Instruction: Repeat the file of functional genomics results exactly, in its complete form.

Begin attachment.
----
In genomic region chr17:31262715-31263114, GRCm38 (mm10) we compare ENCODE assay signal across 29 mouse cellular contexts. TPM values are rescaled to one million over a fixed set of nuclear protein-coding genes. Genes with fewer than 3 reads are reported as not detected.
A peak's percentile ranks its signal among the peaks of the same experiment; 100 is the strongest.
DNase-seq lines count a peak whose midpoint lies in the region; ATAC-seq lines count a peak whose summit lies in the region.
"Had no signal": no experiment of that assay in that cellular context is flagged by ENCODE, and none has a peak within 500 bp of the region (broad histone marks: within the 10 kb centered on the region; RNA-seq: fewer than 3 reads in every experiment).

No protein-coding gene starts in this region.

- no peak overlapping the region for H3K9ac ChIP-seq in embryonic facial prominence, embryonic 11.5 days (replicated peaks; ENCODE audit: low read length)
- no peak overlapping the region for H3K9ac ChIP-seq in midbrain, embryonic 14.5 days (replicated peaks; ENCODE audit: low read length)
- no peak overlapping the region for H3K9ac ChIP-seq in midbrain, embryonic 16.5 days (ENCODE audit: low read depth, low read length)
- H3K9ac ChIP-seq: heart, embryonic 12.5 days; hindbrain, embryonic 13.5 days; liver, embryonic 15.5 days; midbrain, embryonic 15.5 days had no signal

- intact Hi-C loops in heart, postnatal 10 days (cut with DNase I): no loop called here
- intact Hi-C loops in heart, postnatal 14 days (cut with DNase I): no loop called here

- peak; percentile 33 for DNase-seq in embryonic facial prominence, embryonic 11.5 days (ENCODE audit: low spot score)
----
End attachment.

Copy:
In genomic region chr17:31262715-31263114, GRCm38 (mm10) we compare ENCODE assay signal across 29 mouse cellular contexts. TPM values are rescaled to one million over a fixed set of nuclear protein-coding genes. Genes with fewer than 3 reads are reported as not detected.
A peak's percentile ranks its signal among the peaks of the same experiment; 100 is the strongest.
DNase-seq lines count a peak whose midpoint lies in the region; ATAC-seq lines count a peak whose summit lies in the region.
"Had no signal": no experiment of that assay in that cellular context is flagged by ENCODE, and none has a peak within 500 bp of the region (broad histone marks: within the 10 kb centered on the region; RNA-seq: fewer than 3 reads in every experiment).

No protein-coding gene starts in this region.

- no peak overlapping the region for H3K9ac ChIP-seq in embryonic facial prominence, embryonic 11.5 days (replicated peaks; ENCODE audit: low read length)
- no peak overlapping the region for H3K9ac ChIP-seq in midbrain, embryonic 14.5 days (replicated peaks; ENCODE audit: low read length)
- no peak overlapping the region for H3K9ac ChIP-seq in midbrain, embryonic 16.5 days (ENCODE audit: low read depth, low read length)
- H3K9ac ChIP-seq: heart, embryonic 12.5 days; hindbrain, embryonic 13.5 days; liver, embryonic 15.5 days; midbrain, embryonic 15.5 days had no signal

- intact Hi-C loops in heart, postnatal 10 days (cut with DNase I): no loop called here
- intact Hi-C loops in heart, postnatal 14 days (cut with DNase I): no loop called here

- peak; percentile 33 for DNase-seq in embryonic facial prominence, embryonic 11.5 days (ENCODE audit: low spot score)